Is Your Cat Bored? 9 Signs To Look For and The Best Ways to Entertain Them

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Cats are often associated with laziness, but in reality they may be really unhappy and oversleeping is just one of the signs of a bored cat.

One reason cats might succumb to boredom is a lack of exercise and activities. Like their wild ancestors, domesticated cats still have the instincts to hunt and explore, but if they are kept inside all day with little opportunity to express these natural behaviours they will become bored. Even though you’re keeping them indoors to protect them, being able to engage their instincts leads to a happier, healthier cat.

In general the main signs of a bored cat are; excessive sleeping, non-stop meowing, destructiveness and obsessive behaviours such as over-grooming which can easily be resolved with enrichment activities to stimulate them both mentally and physically.

There are three main activities that cats require when it comes to stimulation: hunting, exploration and play. Many of us provide one of these activities but we don’t often provide all three together.

If you are going out to work during the day, you’ll need to find ways to provide these activities for your cat to keep them happy and healthy. Especially if your cat is an indoor cat and is spending large amounts of their day alone, eventually boredom strikes or they’ll suffer from separation anxiety.

How To Keep Your Cat Occupied While...
How To Keep Your Cat Occupied While You're At Work

If you’re a concerned pet parent and think that your cat might be bored, here are the top 9 signs that may signify they’re feeling unfulfilled and I’ll share with you how to alleviate their boredom with some great cat enrichment ideas.

Check For These 9 Signs That Your Cat May Be Bored

When it comes to cat boredom, there are a few different factors at play: cats require certain levels of stimulation in order to feel engaged, and extended periods without stimulation will cause them to get bored.

It’s not always easy to know if your cat is bored or just lounging around, but there are some surefire signs that something isn’t quite right. Repetitive behaviours, also known as pet obsessive-compulsive behaviours are some of the most common. The list below outlines some of the main reasons cats may be exhibiting these behaviours and what you can do about it.

1) Excessive vocalising

can be a sign of boredom. Cats have been known to meow when they want something from their owner – usually food or attention. If your cat has been meowing more lately it’s possible that they need more stimulation than usual. Non-stop meowing can also be an indication that your cat might feel unwell so it’s best to check with your vet to rule out medical reasons.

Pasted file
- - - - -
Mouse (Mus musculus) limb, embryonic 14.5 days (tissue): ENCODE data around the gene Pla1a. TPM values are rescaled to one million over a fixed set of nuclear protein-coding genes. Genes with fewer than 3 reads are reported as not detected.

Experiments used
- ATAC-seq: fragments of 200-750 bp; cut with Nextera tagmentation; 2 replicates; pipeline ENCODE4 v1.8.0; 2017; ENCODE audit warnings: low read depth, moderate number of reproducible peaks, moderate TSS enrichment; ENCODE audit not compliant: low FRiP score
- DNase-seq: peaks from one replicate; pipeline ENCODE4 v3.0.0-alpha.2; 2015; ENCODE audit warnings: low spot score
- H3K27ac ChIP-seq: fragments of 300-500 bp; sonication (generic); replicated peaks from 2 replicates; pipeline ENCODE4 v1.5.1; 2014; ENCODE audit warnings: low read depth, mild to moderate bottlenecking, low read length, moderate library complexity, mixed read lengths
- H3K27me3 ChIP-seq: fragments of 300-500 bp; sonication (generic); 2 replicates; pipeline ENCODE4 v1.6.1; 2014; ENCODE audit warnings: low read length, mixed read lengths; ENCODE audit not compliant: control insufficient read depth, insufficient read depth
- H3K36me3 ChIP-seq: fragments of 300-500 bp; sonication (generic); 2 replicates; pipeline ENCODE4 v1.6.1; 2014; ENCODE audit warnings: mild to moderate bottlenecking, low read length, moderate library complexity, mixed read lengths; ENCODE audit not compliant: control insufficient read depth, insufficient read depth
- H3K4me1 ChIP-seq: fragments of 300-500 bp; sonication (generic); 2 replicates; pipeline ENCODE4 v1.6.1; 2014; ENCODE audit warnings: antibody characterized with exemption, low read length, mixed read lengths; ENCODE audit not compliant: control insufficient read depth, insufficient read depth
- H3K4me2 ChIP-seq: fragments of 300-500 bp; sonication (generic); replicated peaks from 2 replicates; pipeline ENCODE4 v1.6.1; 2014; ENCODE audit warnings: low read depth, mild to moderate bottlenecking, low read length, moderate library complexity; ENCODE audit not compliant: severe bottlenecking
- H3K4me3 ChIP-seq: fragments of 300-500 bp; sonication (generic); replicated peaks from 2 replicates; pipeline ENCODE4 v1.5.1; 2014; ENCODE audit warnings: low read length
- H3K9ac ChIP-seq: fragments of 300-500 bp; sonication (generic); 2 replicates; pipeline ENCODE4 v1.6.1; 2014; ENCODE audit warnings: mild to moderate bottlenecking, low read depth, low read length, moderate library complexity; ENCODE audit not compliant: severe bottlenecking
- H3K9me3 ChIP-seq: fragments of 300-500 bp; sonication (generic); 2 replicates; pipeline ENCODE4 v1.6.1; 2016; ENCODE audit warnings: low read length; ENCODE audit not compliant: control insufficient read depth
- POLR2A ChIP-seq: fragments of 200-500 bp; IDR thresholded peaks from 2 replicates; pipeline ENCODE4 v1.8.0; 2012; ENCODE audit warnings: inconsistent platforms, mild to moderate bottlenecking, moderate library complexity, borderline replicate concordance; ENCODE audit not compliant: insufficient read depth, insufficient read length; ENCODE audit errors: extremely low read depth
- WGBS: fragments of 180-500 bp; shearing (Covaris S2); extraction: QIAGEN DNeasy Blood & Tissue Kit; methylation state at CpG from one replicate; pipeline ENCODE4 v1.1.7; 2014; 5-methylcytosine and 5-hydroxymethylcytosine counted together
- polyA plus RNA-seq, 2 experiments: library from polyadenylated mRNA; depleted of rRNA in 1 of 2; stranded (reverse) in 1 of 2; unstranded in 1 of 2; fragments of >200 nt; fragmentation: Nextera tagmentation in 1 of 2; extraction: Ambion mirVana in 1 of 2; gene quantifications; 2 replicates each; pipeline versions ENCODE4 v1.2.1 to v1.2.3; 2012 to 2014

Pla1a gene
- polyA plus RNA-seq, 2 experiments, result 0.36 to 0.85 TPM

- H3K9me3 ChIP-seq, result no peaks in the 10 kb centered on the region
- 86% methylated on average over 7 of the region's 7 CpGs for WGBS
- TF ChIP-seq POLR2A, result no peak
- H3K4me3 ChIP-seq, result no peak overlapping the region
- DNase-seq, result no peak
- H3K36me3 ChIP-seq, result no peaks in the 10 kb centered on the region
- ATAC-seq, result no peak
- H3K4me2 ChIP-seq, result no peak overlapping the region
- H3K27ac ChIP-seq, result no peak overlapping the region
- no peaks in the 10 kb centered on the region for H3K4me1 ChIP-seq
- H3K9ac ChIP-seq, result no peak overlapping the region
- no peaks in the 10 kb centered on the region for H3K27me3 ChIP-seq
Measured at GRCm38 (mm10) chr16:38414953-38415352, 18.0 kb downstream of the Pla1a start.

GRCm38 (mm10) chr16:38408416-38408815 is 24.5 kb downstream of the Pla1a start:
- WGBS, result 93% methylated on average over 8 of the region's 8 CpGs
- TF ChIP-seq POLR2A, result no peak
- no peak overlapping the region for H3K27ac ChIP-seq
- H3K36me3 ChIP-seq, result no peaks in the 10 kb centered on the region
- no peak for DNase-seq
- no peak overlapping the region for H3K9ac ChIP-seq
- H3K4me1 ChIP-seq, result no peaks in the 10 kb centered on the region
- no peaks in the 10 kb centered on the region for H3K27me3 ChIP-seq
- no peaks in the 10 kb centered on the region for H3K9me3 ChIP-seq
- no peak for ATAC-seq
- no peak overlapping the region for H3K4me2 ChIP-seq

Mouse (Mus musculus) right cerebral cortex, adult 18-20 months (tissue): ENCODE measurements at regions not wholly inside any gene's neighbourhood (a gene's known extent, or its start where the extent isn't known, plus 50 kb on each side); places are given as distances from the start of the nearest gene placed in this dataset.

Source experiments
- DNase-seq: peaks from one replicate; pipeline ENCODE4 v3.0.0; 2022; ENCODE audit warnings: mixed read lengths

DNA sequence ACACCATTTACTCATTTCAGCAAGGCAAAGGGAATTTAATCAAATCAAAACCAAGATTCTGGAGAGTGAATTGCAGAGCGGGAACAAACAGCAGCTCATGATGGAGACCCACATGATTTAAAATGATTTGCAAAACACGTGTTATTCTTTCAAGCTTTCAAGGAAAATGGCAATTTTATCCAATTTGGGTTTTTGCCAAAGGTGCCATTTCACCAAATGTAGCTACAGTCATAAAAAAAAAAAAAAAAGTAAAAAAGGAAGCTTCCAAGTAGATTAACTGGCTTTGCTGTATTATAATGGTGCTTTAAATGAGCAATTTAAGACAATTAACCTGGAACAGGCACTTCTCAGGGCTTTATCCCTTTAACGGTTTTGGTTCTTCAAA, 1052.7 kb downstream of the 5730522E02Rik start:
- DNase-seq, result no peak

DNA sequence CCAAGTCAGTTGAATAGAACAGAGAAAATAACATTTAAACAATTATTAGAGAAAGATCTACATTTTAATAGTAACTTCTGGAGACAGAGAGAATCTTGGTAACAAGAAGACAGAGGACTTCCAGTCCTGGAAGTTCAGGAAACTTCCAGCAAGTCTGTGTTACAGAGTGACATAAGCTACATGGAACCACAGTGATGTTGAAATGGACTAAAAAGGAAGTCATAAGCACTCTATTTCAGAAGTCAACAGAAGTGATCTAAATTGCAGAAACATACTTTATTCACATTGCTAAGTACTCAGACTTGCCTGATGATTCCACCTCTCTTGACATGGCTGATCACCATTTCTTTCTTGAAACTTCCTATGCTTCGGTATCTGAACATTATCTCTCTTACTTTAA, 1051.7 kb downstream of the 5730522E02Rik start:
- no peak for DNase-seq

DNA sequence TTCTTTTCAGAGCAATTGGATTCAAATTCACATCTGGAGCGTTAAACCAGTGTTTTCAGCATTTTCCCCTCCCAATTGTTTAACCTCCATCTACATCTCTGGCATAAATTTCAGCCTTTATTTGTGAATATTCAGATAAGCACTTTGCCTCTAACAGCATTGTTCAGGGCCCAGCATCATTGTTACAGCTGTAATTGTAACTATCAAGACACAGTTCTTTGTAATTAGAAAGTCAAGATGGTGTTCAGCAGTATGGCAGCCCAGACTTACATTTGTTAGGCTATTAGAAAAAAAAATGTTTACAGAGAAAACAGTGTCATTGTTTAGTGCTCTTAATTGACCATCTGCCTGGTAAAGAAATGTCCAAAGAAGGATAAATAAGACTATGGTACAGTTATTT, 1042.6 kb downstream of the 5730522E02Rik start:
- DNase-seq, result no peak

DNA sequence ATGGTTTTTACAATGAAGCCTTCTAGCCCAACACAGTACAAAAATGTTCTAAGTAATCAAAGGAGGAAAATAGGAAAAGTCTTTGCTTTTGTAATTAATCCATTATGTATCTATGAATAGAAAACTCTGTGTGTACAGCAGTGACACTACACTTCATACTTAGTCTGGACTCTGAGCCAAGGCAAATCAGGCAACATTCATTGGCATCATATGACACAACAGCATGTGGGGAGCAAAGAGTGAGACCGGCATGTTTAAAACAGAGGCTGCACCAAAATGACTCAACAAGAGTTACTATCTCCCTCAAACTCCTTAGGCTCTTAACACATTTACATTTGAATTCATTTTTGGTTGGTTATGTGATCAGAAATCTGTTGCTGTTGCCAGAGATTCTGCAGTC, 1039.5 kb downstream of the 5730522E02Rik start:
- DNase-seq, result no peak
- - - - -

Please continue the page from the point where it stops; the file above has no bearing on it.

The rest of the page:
2) They stop playing as much

When cats get bored they tend to stop playing with toys and other objects which they have previously had fun with. If you notice your cat isn’t playing as much, it might be a sign that boredom is setting in.

3) They hide and don’t want to interact anymore

Cats ‘hide’ when they are feeling scared, sick, or upset – so we tend to think of this action as something negative. In a sense it is, when they hide inside a closet or under the bed because they are feeling bored. They aren’t hiding to feel better about their situation – instead they are hiding for no reason at all.

4) Scratching or chewing on furniture

Chewing on furniture, shinning up curtains (my cat’s favourite) or shredding your stair carpet is a common type of destructive behaviour that occurs when cats are trying to find something to do in their environment to entertain themselves.

5) Accidents in the house

When cats are bored they can sometimes forget to use their litter boxes, which is a sure sign that the kitty needs more attention. Not going to the bathroom in the litter box is frustrating, especially when you find a warm pile of cat poop on your fresh bed linen. 

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Poop in your bed is not welcome.

6) Excessive sleeping

It’s normal for cats to sleep a lot (around 15 hours a day), but if you think that your cat has snoozed more than usual in 24 hours – then they might be feeling lethargic due to boredom. Cats like routine so it’s possible that the lack of activity in their life is causing them to lose interest and sleep more than usual.

7) They stop eating or overeating

If your cat is not eating as much as usual then you may think that something is wrong. It’s possible they might be frustrated and bored or possibly sick. Some cats will just eat and eat, not because they are hungry, but like us, they’ll eat for something to do. This can lead to your cat being overweight which will make them lethargic and more depressed as well as the health issues that go with obesity. If your cats eating habits suddenly change, seek advice from your vet to rule out a medical issue.

8) Excessive grooming

Over-grooming is a common sign of boredom for cats and often occurs when they are stressed or anxious. They will lick, bite and chew on their skin causing inflammation and irritation, which leads to more licking and grooming and more sore patches. They can even lick themselves bald with boredom.

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Overgrooming can be a sign of boredom in your cat

9) Aggression toward other animals or people

Cats that are bored or lonely will often interrupt the peace of the household by chasing and attacking other animals. This may include lashing out at you too. This aggressive behaviour can escalate quickly so it is best nipped in the bud.